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This is the sixth in a series of personal blogs written by members of The Girl Gang, a community of bloggers who open a weekly Twitter chat at #thegirlgang. They will explore what art means to them, and what key paintings have inspired them.

After it was reported earlier this year that British museums and galleries suffered a 1.4 million drop in the number of visitors – including a six percent drop in the number of young people visiting for educational purposes – Rachel Coleman asks whether a technologically driven generation is falling out of love with art.

To this day I can still recall the intense feeling that spread through me the first time I saw Monet’s The Water-Lily Pond. I was no older then ten, and to me it was the most beautiful thing I had ever laid eyes on. I could feel the stillness of the air in his Giverny garden, but also the life in it. Even then, back when I had no inkling of what I’d end up wanting to do with my life, I was adamant I would one day make something as beautiful as that.

The Water-Lily Pond

The Water-Lily Pond 1899

Claude Monet (1840–1926)

That dedication to art and creation hasn’t left me, and neither has my love of galleries. I went back to the National Gallery at the beginning of the year to go and see their ‘Beyond Caravaggio’ exhibition, and while stood admiring Cecco del Caravaggio’s A Musician I suddenly realised I was surrounded by people well above my own age. Which, at 18, isn’t difficult, but I was surprised to find the room so empty of teenagers and young adults. I looked back at the painting, at the young musician’s cocked head and bored expression, and I couldn’t help but feel he was laughing at me. He seemed to epitomise an opinion of the masses: ‘Don’t be stupid – young people don’t care about art.’

A Musician (Conjurer)

A Musician (Conjurer) c.1610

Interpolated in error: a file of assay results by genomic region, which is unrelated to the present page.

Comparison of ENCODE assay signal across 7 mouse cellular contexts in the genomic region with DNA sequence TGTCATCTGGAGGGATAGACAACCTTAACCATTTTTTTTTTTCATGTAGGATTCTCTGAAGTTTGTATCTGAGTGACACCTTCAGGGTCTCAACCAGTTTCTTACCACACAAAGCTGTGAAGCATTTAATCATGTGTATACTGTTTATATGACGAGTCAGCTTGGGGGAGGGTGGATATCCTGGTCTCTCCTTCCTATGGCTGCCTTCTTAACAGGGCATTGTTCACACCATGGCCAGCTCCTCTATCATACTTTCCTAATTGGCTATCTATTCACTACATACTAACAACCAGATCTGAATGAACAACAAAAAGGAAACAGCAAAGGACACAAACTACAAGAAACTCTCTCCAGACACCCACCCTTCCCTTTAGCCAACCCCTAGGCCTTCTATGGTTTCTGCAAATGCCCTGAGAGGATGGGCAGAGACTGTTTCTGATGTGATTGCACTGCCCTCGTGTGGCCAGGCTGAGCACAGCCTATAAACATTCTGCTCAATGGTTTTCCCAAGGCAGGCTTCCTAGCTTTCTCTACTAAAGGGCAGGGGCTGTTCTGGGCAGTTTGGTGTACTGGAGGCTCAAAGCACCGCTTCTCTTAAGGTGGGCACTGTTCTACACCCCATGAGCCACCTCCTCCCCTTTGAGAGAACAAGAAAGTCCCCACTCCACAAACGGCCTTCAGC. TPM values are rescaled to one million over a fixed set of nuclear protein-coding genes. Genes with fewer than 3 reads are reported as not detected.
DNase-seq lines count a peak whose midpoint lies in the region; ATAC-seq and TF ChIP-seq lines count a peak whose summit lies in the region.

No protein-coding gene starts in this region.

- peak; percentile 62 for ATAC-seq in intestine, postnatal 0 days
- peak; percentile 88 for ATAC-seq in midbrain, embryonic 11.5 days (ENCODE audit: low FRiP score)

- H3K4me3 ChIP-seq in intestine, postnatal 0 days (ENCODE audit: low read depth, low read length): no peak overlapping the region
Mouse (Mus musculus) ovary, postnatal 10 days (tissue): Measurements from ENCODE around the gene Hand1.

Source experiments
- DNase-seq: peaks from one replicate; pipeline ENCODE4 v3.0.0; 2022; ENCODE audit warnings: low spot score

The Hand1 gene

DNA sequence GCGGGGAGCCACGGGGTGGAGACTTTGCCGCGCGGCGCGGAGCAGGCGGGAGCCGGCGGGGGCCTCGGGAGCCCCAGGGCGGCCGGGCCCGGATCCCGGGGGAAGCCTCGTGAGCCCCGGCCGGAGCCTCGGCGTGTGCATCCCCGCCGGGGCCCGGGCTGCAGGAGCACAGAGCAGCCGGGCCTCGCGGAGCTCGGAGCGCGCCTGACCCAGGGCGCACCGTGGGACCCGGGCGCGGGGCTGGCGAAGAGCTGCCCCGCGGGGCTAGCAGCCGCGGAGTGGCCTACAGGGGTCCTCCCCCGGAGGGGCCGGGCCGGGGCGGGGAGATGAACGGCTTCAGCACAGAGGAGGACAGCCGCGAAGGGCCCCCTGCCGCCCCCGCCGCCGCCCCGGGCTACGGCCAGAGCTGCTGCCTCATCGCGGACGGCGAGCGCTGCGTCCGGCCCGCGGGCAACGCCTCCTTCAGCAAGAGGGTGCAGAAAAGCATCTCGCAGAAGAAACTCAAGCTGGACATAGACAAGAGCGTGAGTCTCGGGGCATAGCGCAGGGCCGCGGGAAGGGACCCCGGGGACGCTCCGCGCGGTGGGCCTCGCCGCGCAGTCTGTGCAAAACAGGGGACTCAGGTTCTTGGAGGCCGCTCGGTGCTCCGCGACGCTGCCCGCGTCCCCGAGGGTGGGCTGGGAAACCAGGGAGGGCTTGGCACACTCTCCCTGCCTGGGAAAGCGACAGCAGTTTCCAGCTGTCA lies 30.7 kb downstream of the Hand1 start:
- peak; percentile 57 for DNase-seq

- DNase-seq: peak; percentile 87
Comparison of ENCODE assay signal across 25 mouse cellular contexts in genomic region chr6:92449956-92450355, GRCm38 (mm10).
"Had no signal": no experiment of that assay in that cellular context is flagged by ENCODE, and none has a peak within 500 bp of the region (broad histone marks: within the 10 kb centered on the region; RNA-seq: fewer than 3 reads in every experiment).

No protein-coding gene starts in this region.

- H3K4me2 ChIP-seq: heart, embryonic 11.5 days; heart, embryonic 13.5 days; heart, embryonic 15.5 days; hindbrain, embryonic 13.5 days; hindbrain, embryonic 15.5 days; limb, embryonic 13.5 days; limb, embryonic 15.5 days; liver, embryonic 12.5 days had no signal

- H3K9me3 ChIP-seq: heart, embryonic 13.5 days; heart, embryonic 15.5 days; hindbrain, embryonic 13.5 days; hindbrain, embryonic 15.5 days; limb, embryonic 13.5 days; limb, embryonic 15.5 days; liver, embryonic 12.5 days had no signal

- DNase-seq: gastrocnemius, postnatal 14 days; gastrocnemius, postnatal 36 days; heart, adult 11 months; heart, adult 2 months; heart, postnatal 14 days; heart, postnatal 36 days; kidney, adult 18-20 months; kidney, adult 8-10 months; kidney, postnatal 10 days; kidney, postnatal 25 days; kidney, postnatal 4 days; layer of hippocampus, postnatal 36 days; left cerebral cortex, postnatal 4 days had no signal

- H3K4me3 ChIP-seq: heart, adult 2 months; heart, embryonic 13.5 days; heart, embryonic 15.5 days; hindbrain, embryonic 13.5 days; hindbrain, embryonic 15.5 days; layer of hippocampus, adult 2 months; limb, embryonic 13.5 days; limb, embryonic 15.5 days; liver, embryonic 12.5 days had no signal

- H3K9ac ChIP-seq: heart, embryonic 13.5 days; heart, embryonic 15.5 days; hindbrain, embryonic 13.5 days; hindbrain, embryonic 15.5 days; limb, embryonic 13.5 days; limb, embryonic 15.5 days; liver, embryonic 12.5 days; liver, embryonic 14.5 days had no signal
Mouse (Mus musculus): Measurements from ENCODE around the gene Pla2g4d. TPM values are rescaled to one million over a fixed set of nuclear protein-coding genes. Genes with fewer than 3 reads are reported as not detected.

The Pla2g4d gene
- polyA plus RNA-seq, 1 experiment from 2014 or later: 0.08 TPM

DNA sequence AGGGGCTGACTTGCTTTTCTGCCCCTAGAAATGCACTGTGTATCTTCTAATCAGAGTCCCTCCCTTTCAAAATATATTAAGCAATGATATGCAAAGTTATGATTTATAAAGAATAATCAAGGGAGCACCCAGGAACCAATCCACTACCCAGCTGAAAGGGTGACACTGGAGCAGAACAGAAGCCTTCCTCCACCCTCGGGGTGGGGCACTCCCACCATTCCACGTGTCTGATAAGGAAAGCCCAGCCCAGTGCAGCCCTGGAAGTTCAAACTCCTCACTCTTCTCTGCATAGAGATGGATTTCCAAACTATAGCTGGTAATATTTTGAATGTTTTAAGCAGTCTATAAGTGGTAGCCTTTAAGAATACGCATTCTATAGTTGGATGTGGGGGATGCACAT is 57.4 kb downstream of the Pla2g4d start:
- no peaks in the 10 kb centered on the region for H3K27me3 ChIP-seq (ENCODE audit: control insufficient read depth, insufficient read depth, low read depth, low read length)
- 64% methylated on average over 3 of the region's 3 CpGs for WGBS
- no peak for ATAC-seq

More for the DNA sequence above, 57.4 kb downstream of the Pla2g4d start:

Cecco del Caravaggio (b.c.1589)

Now that’s a gross generalisation, but more often than not it feels as though we millennials are depicted as inward and disinterested; our world’s revolving around the technology in our hands and the social media addiction it encourages. And maybe that is true – I mean I’d be lying if I said I’d never wasted an afternoon scrolling through Twitter – but does that mean this generation is totally disengaged from art?

Young people are not indifferent to art; they engage with and exude it every single day.

I don’t think so. In fact, I think our generation represents the total opposite: we are more engaged and interested in art than ever before, but the ways in which we seek it out have altered dramatically. You no longer have to go to a gallery if you wish to see a painting; online catalogues like Art UK and Eyestorm, as well as the now accessible online collections of thousands of galleries, provide exposure to artworks from across the globe instantly, and free of charge. The expansion of social media has birthed a generation of creators who have redefined what it is to make art through the likes of Instagram and YouTube. Young filmmakers like Bertie Gilbert and Tim Kellner are not only making work relevant to their young audience, they make it free too. Meanwhile, if Vincent van Gogh could see the mass of young people on Tumblr who adore and are influenced by his work from over two hundred years ago, I’m sure he would be humbled. Young people are not indifferent to art; they engage with and exude it every single day.

In spite of that, our attendance of art galleries and museums is falling, with a drop of 3 million visitors between 2014 and 2016 in the UK. Our online arts communities are thriving, and yet we are attending galleries and museums less and less. Though there’s a whole bunch of reasons for this I find the lack of importance placed on art within our education shoulders a lot of the blame. The rigidity of our syllabus doesn’t allow young people to flex their creative muscles, and the number of school trips to galleries, museums and theatres is falling. How can you expect us to engage with art with you won’t expose us to it?

Despite this, I feel I should point out its not all doom and gloom. There is a major sector of young people moving further into the arts and succeeding too. The growth in popularity of Arts Foundation courses, the constantly increasing number of students in attendance at the University of the Arts London (UAL), as well as the growing success of young online artists such as Emily Coxhead prove there is more engagement, not less. Our interest in art is not falling, but instead inspiring new art forms and new ways of expression.

It might be too hard to tell if our engagement with art has grown or withered. Whether in between our generation and our parents we lost our knack for appreciating things. But what I will say, on behalf of everyone no matter what age who loves the stroke of paint or pen, is that we’ll never not seek it out. Art is always changing, renewing itself in unimaginable ways, but we are constant, and habits die pretty hard.

Rachel Coleman, blogger

www.willow-tea.com 

@willow_tea